Can Turkey adopt a new strategy that will fulfill all the requirements of the 35 chapters of the EU membership negotiation process in four years regardless of the fact that more than half of the chapters are either blocked or are suspended?
Stockholm is the capital of Scandinavia. Over the last couple of days the beautiful city of Stockholm not only hosted a high-level meeting between Turks, Europeans and Americans, but also demonstrated how graciously it can host a gathering organized by the German Marshall Fund and its partners.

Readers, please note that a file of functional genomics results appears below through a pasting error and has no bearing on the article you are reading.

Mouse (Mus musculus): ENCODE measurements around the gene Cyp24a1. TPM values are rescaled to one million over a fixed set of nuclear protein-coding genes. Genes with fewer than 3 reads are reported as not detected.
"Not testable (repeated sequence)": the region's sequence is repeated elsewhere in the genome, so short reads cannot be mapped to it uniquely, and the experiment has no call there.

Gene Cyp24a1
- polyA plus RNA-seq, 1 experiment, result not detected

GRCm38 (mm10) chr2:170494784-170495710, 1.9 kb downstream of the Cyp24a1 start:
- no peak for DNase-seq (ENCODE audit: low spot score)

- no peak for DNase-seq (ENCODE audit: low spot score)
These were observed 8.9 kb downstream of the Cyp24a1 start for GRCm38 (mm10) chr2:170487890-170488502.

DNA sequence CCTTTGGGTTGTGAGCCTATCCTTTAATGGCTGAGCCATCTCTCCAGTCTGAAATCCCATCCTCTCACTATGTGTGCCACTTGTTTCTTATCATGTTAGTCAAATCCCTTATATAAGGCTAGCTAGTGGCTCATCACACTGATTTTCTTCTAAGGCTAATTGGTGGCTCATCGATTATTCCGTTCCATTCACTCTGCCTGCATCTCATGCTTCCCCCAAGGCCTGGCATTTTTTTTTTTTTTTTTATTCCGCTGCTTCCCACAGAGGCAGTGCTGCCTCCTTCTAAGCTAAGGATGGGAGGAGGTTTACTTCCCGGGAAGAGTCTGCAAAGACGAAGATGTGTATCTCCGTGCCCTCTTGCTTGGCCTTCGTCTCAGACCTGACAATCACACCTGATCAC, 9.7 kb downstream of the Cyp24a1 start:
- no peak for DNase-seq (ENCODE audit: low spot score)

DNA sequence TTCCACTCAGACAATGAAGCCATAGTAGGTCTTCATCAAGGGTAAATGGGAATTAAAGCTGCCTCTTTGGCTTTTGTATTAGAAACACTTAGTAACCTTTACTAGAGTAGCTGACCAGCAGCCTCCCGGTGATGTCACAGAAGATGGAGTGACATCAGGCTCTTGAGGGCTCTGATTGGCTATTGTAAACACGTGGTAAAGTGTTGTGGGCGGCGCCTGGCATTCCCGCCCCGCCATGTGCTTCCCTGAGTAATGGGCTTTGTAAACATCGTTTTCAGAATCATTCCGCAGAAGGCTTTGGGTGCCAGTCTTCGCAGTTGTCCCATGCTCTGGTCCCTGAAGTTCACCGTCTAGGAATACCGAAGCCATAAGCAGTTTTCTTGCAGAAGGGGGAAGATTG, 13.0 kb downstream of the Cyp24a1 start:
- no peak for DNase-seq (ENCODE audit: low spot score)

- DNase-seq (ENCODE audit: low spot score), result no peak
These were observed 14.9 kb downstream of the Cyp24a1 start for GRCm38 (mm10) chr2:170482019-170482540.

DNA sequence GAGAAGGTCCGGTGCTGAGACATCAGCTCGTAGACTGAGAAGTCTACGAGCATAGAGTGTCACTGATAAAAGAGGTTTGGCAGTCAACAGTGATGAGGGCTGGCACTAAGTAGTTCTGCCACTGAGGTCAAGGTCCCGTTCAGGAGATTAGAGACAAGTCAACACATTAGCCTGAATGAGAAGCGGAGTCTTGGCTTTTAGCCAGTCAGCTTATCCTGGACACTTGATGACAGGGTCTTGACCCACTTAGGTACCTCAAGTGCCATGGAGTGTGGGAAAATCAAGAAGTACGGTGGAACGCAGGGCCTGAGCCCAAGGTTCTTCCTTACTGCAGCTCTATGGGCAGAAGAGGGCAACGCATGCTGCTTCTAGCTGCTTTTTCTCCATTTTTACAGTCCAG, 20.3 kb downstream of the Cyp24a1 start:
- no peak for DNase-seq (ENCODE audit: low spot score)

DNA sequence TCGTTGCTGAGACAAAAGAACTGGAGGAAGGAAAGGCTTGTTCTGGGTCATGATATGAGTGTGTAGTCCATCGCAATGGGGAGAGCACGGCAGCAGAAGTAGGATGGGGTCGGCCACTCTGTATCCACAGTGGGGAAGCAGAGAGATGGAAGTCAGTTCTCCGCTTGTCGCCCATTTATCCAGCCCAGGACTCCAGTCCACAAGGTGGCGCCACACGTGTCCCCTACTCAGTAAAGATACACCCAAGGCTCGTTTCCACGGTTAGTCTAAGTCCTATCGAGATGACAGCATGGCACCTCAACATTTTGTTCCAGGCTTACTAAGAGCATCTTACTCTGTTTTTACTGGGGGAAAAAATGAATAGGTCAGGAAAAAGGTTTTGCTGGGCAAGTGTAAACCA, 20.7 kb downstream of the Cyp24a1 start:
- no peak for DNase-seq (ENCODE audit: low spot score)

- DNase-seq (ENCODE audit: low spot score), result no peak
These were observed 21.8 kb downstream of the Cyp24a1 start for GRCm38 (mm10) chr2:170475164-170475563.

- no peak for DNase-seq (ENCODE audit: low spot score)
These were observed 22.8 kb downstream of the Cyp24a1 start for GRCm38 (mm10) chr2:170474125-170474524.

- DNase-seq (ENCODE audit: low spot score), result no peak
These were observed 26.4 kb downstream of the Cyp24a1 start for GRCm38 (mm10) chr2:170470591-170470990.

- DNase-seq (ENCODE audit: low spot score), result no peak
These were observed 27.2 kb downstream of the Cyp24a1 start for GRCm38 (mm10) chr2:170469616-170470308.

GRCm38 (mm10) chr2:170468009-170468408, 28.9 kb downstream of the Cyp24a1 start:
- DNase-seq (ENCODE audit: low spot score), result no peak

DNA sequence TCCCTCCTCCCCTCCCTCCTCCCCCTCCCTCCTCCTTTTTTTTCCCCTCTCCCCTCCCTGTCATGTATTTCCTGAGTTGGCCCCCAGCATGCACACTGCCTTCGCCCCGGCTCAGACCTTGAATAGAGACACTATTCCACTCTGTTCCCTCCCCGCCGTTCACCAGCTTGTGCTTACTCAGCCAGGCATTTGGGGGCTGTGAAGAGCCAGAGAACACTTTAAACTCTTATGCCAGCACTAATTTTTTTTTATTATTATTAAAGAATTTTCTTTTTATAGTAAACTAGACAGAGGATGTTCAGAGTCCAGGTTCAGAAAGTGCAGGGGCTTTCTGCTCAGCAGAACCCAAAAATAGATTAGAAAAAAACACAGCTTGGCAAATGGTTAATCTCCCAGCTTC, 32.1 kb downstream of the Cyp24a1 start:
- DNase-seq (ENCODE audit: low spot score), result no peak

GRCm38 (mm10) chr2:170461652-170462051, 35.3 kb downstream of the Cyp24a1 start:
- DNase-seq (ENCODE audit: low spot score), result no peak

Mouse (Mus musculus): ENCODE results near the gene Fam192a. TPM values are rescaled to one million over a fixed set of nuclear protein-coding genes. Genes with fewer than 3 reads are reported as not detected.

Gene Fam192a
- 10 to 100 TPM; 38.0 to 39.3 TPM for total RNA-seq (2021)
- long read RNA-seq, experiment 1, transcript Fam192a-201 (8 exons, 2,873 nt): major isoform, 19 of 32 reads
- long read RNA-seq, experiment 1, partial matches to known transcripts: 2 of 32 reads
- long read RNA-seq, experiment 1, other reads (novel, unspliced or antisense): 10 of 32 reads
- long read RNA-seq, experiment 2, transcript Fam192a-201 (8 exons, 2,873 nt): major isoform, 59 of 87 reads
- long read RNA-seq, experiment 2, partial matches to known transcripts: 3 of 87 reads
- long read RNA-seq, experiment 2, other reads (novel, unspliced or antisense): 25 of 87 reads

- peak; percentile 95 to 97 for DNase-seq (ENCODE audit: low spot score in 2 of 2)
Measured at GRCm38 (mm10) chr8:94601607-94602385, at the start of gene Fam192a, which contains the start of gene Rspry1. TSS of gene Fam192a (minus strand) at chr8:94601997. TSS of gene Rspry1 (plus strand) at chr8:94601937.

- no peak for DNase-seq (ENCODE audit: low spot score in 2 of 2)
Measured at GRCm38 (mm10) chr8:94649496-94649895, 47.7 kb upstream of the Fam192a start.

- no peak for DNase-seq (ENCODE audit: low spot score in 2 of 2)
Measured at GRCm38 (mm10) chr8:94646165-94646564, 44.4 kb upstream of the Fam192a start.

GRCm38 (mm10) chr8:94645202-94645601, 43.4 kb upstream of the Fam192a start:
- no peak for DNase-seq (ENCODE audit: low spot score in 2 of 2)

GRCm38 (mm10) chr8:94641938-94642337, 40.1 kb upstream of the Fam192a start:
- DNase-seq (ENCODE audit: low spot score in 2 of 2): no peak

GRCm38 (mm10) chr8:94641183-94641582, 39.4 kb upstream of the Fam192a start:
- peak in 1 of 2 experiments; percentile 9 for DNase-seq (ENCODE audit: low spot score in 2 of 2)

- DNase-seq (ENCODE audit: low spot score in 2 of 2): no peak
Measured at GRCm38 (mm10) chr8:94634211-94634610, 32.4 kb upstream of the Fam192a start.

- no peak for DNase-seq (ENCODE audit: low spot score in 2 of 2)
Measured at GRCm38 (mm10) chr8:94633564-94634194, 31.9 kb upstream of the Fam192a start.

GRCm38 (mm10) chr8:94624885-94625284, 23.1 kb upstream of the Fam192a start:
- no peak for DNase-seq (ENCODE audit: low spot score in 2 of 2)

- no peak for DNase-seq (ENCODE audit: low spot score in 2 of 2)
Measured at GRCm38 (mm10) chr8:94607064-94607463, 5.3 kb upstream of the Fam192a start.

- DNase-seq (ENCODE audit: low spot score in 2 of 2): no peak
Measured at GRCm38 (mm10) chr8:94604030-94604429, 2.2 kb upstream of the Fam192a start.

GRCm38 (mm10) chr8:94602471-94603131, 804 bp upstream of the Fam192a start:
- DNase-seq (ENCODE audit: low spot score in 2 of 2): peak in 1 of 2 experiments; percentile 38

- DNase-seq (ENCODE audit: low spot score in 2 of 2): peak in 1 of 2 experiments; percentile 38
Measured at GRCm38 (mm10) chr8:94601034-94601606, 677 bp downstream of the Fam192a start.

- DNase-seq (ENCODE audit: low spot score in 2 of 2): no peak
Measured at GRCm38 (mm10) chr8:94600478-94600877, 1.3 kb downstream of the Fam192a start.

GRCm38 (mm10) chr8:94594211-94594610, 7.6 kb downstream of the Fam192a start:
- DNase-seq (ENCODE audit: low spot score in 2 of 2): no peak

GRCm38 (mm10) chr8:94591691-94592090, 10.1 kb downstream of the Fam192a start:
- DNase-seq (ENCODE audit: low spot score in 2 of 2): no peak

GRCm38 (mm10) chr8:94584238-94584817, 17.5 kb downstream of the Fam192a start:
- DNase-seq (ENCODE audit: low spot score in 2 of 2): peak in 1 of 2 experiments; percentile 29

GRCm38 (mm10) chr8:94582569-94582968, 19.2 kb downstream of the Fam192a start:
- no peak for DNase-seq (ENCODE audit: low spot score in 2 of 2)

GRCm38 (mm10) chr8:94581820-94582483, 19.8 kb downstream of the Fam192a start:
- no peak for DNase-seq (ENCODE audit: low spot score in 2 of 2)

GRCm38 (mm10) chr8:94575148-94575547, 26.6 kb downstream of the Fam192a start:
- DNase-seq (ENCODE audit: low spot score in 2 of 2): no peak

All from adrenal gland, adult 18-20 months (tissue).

I sometimes think of Turkey as the Texas of Europe, and Turkey’s regressive tax policies give me all the more reason to draw the comparison. Liam Hardy at American Anatolian Viewpoint takes a look at Turkish tax structures, writing that taxes here are not as widely debated as in the United States. I wonder why this is so, particularly when Turkey’s reliance on regressive taxes disadvantages workers. Is this one more result of the lack of a viable Turkish Left? Are there studies providing more concrete information about how Turkey’s tax system affects social inequalities? Who is empowered by Turkey’s tax system, and who all is hurt?